• UNEP “Global Environmental Outlook”
  • Worldwatch “State of the World”
  • World Resources Institute Reports
  • Millennium Assessment Reports
  • IPCC Reports

Global emissions of CO2 reached a new high in 1996 - nearly four times the 1950 total. In 1996, 25 per cent of the world's approximately 4630 mammal species and 11 per cent of the 9675 bird species were at significant risk of total extinction. If present consumption patterns continue, two out of every three persons on Earth will live in water-stressed conditions by the year 2025…(UNEP Global Environmental Outlook 2, 2000).


Parliamentary Commissioner for the Environment

Creating our Future (2002), See Change (2004)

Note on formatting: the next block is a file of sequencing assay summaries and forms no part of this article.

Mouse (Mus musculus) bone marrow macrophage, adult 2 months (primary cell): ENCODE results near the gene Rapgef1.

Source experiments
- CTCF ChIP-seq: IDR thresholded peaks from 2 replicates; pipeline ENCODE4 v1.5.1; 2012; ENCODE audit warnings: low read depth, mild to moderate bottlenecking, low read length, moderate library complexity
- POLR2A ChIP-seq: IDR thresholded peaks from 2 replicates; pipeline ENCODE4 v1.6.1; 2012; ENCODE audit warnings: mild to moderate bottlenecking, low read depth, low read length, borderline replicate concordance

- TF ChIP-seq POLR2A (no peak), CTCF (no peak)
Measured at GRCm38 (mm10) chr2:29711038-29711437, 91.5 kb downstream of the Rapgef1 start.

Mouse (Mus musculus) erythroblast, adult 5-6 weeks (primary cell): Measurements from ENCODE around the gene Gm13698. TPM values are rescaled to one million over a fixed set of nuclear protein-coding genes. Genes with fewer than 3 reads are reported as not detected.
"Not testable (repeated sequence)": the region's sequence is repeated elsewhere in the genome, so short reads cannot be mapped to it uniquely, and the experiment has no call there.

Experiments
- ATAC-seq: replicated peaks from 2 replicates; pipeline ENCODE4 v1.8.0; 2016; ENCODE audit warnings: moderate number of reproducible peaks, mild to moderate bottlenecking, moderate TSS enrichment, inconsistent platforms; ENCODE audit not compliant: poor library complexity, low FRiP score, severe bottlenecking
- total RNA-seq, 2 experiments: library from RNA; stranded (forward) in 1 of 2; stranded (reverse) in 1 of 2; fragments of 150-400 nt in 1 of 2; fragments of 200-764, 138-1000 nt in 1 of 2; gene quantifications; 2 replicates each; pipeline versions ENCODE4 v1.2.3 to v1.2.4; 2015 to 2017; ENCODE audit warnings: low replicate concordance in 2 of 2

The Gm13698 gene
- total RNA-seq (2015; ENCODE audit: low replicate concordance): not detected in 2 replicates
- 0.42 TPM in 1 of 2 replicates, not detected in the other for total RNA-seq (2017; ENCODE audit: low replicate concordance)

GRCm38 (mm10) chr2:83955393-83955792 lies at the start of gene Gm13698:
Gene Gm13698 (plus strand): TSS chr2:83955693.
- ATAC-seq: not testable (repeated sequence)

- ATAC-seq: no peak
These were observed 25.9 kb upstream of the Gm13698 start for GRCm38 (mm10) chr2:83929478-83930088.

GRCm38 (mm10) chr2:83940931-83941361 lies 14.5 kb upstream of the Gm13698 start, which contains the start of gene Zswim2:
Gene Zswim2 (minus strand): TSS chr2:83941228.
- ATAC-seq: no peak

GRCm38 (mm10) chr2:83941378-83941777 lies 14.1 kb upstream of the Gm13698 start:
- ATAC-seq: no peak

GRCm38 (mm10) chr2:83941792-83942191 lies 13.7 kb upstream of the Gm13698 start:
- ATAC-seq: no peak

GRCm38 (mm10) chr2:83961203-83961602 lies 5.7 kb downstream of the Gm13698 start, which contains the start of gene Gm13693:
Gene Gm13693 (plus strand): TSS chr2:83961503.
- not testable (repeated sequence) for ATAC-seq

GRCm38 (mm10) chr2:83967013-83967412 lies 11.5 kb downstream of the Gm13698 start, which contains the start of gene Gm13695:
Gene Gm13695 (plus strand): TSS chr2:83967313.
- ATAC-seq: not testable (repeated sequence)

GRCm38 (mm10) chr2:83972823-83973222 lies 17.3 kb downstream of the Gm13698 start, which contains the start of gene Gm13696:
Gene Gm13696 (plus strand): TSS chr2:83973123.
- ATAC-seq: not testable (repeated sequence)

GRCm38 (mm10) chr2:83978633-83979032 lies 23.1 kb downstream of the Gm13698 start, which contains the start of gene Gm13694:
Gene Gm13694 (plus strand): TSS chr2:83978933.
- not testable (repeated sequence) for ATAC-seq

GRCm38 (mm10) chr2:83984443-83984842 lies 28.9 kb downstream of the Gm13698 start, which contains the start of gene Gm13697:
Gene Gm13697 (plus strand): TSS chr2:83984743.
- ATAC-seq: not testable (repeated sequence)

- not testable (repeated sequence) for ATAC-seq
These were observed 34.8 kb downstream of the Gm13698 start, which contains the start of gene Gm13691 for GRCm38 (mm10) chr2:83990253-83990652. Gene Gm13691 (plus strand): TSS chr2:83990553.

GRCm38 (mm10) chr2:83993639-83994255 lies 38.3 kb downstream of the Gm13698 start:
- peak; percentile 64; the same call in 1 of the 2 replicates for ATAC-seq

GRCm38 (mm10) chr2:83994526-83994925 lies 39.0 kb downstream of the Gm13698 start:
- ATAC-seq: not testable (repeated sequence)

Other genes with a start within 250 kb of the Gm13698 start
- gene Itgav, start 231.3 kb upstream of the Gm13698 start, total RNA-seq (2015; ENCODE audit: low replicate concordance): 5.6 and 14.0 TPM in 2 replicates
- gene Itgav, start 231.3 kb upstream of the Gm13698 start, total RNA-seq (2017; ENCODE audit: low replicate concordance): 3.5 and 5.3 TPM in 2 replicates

The fundamental task in front of us over the coming decades is to redesign our socio-political-economic system in ways that reintegrate the dependencies between people and our underpinning ecological systems. And redesign we must:

This century may well be one of relearning on a grand scale – relearning how we Homo Sapiens can sustain ourselves on a planet that has limits… I am suggesting that we need a much deeper understanding of the demands and pressures of our current society and its economic systems on the health and long-term sustainability of our natural resources… We are living beyond nature’s income…


Sustainable?Sustainable Development?

Sustainability implies maintaining or sustaining something(s). “If these things/conditions are worth sustaining, then their un-sustainability matters…”

What is to be sustained?

How long is it to be sustained?

And in whose interests is it to be sustained?


WCED (1987) Our Common Future

Sustainable development is development that meets the needs of the present without compromising the ability of future generations to meet their own needs. (Futurity – inter-generational equity)